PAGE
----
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'Free Public WiFi' Isn't a Normal Wireless Network. It's a Zombie.

zombie with free public wifiIf you've ever found yourself looking to hop onto a free wireless network while killing time at an airport, you've probably come across an available network called 'Free Public WiFi.' At first, you think you've hit the jackpot. It's free. It's public. It's Wi-Fi. Game on. A few seconds after you attempt to connect, though, you realize that this so-called wireless network doesn't actually provide access to the Internet. What's going on? Is this a joke? A ruse? A virus? No. It's a zombie.

Free Public WiFi, you see, isn't your average wireless network. It's an "ad hoc" network, meaning that, when you connect to it, you aren't connecting to a wireless router, but to someone else's computer within your immediate vicinity. As NPR explains, Free Public WiFi appears to have arisen from a bug in an older version of Windows XP. When a computer running this version of XP can't find one of its preferred networks, it creates a new ad hoc network, which it automatically names after the last network it joined. Because this new network is visible to others within range of the XP-equipped computer, others can "join," thereby allowing the name to spread in much the same way that a zombie spreads living death by biting people. At one point, then, someone must have created the 'Free Public WiFi' ad hoc name, which clearly succeeded in luring other users to join.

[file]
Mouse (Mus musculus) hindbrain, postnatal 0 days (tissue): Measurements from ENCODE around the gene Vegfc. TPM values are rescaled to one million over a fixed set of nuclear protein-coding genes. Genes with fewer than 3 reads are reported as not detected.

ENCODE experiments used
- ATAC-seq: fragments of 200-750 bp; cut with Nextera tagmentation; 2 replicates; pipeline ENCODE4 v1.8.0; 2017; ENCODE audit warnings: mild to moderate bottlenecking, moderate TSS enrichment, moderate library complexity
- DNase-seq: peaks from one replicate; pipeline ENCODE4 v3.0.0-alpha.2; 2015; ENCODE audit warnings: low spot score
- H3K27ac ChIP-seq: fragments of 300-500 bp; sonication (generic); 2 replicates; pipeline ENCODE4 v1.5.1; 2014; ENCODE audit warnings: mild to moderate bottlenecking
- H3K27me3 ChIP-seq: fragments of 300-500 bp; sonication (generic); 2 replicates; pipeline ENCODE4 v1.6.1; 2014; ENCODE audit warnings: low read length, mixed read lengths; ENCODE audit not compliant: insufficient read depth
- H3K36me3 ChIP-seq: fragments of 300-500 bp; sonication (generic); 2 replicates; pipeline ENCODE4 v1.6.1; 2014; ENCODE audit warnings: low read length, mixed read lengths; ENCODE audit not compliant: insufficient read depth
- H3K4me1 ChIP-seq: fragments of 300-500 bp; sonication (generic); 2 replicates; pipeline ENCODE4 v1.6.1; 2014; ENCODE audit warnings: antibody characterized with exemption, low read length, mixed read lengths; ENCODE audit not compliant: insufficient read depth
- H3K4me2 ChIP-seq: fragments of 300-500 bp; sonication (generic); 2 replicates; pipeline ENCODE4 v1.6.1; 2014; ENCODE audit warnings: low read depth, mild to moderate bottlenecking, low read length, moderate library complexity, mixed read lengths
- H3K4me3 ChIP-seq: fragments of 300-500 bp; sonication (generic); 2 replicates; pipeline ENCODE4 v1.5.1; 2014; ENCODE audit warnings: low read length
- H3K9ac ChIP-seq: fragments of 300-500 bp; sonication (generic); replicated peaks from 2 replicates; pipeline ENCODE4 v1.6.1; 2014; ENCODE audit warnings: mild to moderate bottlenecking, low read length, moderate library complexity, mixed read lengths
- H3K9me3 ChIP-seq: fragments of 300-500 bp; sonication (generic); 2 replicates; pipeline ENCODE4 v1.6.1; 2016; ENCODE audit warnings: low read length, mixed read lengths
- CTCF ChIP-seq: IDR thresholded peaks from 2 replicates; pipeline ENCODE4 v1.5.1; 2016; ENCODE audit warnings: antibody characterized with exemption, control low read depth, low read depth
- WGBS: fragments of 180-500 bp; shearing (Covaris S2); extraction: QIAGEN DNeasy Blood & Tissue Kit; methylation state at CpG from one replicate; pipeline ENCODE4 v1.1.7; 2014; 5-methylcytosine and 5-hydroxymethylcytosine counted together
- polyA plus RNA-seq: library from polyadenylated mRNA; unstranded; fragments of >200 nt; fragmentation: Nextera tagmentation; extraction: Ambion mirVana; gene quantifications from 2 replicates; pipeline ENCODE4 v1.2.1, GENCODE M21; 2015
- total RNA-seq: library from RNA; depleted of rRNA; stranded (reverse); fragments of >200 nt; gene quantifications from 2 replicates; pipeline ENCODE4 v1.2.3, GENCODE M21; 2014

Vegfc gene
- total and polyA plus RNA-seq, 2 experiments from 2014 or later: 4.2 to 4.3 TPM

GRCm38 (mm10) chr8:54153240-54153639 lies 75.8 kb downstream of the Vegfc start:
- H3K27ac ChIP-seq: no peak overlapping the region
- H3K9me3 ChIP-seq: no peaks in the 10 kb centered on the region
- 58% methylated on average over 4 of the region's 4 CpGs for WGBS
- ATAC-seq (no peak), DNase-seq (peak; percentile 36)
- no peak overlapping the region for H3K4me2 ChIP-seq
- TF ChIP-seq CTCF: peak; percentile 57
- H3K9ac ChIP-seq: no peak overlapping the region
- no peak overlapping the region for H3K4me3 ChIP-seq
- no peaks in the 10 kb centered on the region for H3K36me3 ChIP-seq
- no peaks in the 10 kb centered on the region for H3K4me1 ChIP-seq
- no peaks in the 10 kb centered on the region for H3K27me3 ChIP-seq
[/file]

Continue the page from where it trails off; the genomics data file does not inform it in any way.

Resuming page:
Unlike zombies, however, Free Public WiFi won't eat your computer's brains. In fact, there's nothing inherently malicious about joining the network, or other common ad hoc creations like 'linksys,' 'hpsetup,' 'tmobile' or 'default.' Wireless security expert Joshua Wright speculates that it was probably created by someone looking to pull off an innocent joke, in an attempt to lure a friend into joining "so he would get a Web page with some kind of a gross image or childish prank."

Still, Free Public WiFi and its zombie brethren could provide an easy way for hackers to infiltrate and corrupt our hard drives. The vulnerability is so obvious, in fact, that it's a veritable red flag for security experts looking to tighten up a company's wireless network. As Wright explains, whenever he and his team of experts see the name Free Public WiFi pop up on a company's list of available networks, "we break out the champagne."

Tags: AdHoc, AdHocWifi, airport, free, FreePublicWifi, hacker, linksys, public, security, TMobile, top, wifi, wireless, WirelessNetwork, zombies

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